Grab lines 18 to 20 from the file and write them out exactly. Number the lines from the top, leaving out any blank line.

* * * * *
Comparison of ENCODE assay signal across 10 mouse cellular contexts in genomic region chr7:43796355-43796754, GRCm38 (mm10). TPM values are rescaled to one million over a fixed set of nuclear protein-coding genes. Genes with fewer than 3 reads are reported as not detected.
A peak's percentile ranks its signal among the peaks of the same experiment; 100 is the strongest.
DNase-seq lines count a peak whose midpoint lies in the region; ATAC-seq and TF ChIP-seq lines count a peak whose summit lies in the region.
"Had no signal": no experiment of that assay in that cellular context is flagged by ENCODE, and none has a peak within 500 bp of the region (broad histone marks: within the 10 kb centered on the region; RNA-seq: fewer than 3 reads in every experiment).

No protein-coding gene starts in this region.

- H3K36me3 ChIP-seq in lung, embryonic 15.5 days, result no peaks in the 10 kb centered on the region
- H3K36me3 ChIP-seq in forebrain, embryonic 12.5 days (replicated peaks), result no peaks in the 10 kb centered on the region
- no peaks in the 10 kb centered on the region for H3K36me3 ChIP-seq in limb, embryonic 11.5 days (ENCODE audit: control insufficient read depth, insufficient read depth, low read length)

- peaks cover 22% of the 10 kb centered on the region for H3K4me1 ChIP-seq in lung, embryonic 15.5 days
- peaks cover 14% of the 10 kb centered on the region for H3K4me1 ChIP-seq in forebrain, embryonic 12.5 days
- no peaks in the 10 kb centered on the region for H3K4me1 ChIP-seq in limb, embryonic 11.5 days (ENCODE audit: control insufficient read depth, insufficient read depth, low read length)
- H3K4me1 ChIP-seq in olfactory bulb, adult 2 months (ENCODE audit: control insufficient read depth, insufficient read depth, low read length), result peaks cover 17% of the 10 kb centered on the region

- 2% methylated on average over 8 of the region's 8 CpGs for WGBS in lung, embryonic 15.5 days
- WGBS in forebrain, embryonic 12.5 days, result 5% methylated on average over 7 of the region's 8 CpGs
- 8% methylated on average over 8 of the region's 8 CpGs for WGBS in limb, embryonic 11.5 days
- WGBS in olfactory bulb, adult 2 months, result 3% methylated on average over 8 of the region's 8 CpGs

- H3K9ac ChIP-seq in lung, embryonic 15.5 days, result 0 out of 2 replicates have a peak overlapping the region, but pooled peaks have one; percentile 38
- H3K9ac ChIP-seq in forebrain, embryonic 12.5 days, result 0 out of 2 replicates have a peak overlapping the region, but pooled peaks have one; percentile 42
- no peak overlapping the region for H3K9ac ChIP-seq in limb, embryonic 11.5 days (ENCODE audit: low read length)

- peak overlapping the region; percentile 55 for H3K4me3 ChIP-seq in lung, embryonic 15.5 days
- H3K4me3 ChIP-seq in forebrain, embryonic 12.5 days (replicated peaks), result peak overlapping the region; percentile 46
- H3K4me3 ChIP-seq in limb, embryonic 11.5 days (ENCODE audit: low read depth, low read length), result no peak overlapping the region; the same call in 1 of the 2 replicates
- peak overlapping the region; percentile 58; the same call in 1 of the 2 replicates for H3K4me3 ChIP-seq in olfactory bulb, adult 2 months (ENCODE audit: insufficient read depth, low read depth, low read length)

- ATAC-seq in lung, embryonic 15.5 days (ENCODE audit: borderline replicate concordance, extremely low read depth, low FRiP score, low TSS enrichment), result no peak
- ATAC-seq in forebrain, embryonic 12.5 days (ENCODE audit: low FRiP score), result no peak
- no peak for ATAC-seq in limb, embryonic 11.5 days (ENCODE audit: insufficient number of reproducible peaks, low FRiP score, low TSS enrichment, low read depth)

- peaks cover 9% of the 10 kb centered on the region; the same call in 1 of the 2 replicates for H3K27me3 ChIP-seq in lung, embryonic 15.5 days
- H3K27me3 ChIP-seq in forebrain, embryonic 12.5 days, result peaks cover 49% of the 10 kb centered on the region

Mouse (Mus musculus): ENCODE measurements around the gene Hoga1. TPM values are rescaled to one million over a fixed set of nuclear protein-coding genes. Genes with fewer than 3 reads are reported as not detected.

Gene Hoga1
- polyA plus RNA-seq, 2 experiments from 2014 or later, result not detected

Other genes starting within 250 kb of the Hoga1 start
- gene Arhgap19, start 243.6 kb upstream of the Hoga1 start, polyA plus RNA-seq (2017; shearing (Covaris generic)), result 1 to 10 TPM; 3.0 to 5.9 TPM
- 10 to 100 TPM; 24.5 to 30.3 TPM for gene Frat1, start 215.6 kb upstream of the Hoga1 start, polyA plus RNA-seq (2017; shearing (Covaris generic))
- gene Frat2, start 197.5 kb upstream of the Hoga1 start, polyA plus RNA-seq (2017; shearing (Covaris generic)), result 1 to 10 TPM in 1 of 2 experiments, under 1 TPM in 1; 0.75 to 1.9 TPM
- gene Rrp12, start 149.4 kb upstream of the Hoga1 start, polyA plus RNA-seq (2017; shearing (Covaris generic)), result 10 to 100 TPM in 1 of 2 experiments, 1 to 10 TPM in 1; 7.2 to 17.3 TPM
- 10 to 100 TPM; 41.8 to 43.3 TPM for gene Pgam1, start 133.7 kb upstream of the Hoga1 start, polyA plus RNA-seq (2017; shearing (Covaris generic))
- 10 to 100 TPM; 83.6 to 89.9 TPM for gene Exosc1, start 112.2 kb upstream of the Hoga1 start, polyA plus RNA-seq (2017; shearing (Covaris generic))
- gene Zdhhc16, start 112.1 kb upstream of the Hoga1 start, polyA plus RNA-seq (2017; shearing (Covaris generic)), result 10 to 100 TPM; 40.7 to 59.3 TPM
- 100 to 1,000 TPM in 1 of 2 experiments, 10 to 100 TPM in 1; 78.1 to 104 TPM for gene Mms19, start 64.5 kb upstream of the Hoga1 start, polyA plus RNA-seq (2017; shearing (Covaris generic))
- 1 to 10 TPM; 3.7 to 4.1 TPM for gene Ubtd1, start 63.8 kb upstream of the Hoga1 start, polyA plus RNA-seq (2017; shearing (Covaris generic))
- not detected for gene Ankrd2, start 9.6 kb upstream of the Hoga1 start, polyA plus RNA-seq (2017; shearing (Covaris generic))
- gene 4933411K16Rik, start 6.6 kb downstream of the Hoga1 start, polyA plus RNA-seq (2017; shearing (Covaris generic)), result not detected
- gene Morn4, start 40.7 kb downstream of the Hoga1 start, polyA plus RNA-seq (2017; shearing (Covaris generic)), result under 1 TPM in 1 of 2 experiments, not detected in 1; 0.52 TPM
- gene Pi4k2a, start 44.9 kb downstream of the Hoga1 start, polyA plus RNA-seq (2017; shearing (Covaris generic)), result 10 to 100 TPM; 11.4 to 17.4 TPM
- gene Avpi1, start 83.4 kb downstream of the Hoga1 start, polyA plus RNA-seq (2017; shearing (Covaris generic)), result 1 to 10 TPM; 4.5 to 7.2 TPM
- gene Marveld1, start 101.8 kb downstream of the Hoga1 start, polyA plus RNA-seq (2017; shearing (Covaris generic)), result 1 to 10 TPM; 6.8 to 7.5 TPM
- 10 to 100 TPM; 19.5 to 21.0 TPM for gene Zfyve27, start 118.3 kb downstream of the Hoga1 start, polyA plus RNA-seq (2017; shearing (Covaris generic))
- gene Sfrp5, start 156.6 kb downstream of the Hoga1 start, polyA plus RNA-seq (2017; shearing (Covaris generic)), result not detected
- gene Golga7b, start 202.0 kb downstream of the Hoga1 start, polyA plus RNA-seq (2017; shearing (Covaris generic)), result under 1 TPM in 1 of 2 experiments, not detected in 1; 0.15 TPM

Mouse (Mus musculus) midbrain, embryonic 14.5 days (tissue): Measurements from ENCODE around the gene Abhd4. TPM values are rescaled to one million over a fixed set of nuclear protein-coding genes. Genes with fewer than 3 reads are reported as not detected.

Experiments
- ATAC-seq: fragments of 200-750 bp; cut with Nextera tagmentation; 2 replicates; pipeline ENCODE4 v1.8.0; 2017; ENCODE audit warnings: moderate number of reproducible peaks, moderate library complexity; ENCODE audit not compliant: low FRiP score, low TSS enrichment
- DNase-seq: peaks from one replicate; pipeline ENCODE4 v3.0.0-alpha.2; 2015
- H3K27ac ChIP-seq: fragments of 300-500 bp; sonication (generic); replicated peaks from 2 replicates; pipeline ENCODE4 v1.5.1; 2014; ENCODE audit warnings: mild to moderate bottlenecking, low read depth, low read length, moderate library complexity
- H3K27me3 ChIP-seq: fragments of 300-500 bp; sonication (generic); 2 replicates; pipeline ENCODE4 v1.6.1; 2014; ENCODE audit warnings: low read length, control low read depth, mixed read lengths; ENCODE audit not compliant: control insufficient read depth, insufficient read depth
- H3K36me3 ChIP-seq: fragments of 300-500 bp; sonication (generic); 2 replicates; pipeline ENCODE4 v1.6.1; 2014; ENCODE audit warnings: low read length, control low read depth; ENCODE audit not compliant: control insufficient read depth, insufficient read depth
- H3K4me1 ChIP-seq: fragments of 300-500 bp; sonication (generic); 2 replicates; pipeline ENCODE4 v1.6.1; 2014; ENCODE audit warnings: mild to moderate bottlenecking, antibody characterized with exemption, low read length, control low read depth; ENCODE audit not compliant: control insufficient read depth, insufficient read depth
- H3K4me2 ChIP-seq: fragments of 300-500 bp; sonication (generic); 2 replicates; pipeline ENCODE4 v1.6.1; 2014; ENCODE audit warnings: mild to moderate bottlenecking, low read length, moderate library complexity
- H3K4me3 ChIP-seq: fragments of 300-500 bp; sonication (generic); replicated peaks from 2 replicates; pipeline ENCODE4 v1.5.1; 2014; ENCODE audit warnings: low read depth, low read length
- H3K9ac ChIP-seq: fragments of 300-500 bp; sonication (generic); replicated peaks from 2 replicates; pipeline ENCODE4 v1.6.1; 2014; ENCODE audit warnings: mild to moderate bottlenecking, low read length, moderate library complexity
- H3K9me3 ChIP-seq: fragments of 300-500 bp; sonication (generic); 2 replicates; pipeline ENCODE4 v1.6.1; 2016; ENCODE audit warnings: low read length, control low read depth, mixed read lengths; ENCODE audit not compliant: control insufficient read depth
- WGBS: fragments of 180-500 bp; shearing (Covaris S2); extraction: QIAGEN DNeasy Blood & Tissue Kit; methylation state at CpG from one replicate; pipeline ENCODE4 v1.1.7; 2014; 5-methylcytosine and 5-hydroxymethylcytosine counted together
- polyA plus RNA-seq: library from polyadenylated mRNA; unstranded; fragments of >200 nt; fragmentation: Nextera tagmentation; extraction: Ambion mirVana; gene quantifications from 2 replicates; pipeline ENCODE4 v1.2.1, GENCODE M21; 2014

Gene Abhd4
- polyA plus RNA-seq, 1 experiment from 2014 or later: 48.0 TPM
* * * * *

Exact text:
- H3K9ac ChIP-seq in forebrain, embryonic 12.5 days, result 0 out of 2 replicates have a peak overlapping the region, but pooled peaks have one; percentile 42
- no peak overlapping the region for H3K9ac ChIP-seq in limb, embryonic 11.5 days (ENCODE audit: low read length)

- peak overlapping the region; percentile 55 for H3K4me3 ChIP-seq in lung, embryonic 15.5 days